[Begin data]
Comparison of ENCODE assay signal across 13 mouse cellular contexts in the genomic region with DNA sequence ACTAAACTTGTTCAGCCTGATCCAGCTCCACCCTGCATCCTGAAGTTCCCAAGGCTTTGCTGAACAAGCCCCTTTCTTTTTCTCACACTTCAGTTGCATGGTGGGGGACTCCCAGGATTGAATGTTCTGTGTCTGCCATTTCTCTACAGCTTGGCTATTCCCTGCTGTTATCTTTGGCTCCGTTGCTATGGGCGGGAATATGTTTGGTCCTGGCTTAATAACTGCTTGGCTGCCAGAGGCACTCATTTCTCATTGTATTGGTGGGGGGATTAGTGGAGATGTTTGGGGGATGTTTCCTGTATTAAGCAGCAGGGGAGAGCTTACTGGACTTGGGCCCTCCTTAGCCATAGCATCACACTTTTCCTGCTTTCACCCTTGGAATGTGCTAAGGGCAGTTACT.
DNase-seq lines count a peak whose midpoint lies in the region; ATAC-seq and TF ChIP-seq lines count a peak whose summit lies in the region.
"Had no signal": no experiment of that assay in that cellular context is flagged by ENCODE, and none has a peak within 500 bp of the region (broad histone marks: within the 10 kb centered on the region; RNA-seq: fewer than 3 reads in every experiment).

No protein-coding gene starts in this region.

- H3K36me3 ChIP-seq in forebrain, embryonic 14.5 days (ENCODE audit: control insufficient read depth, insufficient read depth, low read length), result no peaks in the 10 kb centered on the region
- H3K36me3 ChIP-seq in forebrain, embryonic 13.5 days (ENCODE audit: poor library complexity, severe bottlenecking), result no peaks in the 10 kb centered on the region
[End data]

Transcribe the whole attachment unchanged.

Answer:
Comparison of ENCODE assay signal across 13 mouse cellular contexts in the genomic region with DNA sequence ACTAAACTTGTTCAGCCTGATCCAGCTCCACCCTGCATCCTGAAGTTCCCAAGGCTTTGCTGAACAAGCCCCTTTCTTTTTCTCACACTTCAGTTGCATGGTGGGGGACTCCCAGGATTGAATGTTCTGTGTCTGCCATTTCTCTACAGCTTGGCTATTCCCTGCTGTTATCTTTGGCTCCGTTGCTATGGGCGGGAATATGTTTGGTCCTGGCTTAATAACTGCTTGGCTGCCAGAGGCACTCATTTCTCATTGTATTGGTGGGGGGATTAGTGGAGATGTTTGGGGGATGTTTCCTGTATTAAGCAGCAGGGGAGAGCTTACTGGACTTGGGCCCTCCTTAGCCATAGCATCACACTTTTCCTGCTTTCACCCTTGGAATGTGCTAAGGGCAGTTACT.
DNase-seq lines count a peak whose midpoint lies in the region; ATAC-seq and TF ChIP-seq lines count a peak whose summit lies in the region.
"Had no signal": no experiment of that assay in that cellular context is flagged by ENCODE, and none has a peak within 500 bp of the region (broad histone marks: within the 10 kb centered on the region; RNA-seq: fewer than 3 reads in every experiment).

No protein-coding gene starts in this region.

- H3K36me3 ChIP-seq in forebrain, embryonic 14.5 days (ENCODE audit: control insufficient read depth, insufficient read depth, low read length), result no peaks in the 10 kb centered on the region
- H3K36me3 ChIP-seq in forebrain, embryonic 13.5 days (ENCODE audit: poor library complexity, severe bottlenecking), result no peaks in the 10 kb centered on the region